The most complicated and technologically advanced supercar in the world turns five years old in 2010. In honor of that birthday, we've decided to revisit some of the Bugatti Veyron's more impressive statistics. This is what $1.7 million buys you.
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Eight liters, sixteen cylinders, 64 valves, four (just four!) camshafts, four turbochargers, and a "square" bore-to-stroke ratio (86 mm by 86 mm). 1001 hp and 922 lb-ft of torque. At the Veyron's 253-mph top speed, the whole mess consumes 47,000 liters of air per minute — as much air as one man breathes in four days.
Former Car and Driver editor Csaba Csere once asked Bugatti development boss Wolfgang Schreiber how the Veyron's engine could be rated at 1001 SAE net horsepower at 6000 rpm for the U.S. but only 987 horsepower (1001 PS) for Europe. Schreiber laughed, saying, "The production engines are all putting out between 1020 and 1040 PS — enough to cover both promises."
Above 120 mph in the Veyron's Handling Mode, the car's rear wing acts as an air brake. When the brakes are applied, the wing adjusts itself to a 55-degree angle of attack in just four tenths of a second. This is claimed to provide almost 0.7 G of braking force, or roughly as much as the brakes of an ordinary passenger car.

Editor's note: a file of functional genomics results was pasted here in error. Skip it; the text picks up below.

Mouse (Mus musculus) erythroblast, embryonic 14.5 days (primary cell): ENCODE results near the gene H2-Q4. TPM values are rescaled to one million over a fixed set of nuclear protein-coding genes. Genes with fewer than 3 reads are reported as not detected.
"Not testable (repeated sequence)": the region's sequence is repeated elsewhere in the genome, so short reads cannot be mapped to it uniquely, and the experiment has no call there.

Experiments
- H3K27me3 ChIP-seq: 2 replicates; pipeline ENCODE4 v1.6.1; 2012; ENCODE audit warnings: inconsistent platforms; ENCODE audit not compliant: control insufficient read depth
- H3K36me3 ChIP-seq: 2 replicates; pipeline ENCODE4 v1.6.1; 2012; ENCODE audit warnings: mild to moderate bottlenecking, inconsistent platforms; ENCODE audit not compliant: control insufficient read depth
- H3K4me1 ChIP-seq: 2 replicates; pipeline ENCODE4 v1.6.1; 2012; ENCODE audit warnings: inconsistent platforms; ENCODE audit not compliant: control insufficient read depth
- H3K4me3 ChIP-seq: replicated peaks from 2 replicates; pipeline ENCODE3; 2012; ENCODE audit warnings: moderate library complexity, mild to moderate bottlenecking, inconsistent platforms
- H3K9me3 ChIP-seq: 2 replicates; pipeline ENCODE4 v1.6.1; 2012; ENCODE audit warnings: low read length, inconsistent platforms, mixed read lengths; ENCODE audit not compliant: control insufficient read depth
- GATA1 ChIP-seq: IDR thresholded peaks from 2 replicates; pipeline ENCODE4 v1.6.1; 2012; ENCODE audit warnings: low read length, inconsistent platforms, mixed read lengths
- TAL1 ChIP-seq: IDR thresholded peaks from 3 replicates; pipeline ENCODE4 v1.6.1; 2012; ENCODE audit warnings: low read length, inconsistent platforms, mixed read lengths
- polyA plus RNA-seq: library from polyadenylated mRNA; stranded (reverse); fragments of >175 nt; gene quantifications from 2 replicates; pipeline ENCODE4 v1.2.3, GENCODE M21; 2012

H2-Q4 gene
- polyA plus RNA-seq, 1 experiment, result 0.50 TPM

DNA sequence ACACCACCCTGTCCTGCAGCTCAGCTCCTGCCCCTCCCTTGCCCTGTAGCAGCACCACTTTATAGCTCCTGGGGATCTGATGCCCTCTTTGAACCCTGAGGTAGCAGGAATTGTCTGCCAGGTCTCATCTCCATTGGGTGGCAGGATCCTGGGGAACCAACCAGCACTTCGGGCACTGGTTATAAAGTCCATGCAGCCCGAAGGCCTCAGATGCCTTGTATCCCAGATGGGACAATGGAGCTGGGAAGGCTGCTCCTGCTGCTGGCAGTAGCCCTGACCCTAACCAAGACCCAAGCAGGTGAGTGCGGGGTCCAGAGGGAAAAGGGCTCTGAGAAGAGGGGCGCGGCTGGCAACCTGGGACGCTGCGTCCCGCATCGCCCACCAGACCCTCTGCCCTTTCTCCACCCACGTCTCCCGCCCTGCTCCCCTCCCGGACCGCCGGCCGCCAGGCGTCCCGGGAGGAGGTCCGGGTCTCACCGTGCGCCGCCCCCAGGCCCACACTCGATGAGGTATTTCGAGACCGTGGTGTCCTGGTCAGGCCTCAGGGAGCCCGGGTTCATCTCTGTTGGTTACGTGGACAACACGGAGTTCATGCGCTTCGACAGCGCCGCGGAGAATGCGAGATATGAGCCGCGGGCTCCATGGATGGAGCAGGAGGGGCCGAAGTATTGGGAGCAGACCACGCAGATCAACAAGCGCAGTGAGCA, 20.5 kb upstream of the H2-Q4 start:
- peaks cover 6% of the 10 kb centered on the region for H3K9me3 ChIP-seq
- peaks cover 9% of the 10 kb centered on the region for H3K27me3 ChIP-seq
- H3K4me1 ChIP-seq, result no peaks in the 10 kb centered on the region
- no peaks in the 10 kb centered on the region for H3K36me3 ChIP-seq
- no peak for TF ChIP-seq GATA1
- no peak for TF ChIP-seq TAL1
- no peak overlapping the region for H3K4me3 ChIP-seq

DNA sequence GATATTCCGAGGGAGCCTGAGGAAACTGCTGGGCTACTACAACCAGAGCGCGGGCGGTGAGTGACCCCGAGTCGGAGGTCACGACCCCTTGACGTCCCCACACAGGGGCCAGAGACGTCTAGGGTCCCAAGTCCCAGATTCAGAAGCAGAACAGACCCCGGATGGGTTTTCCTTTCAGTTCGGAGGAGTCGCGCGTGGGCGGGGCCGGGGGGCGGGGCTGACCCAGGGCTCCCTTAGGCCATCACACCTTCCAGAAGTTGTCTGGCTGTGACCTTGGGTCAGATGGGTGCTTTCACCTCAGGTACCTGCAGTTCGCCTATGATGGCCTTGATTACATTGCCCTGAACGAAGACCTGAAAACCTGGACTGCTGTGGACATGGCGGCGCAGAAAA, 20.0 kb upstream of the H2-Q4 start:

The Veyron's EPA-certified fuel economy is 8 mpg city, 13 mpg highway. At top speed, it achieves three miles per gallon, or 1.4 gallons per minute. The PDA seen here — an HP iPAQ — is included with purchase; it talks to the car's telemetry system via Bluetooth and sends data to the Bugatti service team. It can also operate the navigation system.
These are the optional Sang Noir wheels. They cost $120,000 extra.
The Veyron's radiator count is the most commonly cited statistic, but that's only because the numbers — and the mental picture of the plumbing that they provide — boggle the mind. The car's ten heat exchangers are divided up as follows:
Engine cooling: 4
Transmission oil: 1
Engine oil: 1
Differential oil: 1
Air-to-liquid intercooler cooling: 1
And yes, we realize this picture has nothing to do with that. Still, note the leather-covered window switch. Nice.
The Veyron uses special Michelin PAX tires found on no other car. They were designed specifically for the Bugatti's capabilities and can only be removed from the wheels in France, a process that costs $70,000. The tires themselves cost $17,000 per set.
The Veyron's handbrake has its own anti-lock system.
The Veyron's seven-speed, twin-clutch Ricardo automatic costs over $120,000 to replace.
At 250 mph, the Veyron's tires will last fifteen minutes. Its 26.4-gallon fuel tank goes dry in twelve.
When you take your foot off the Veyron's throttle at its top speed, aerodynamic drag slows the car down at 0.3 G. Most people experience a similar force while braking for a highway off-ramp.
If you cannot find 93-octane (or preferably better) fuel in your area, your Bugatti dealer will detune your engine to run on whatever is available. (Psh! Detuning is for paupers. Real titans of industry have their potent potables flown in for the purpose. Who do you think we are, the mayor of Poorville?)
This is the car shown in this gallery. This footage in this clip was filmed at California's Mojave Airport during a top-speed run. Yep. That's fast. As if you needed us to tell you that.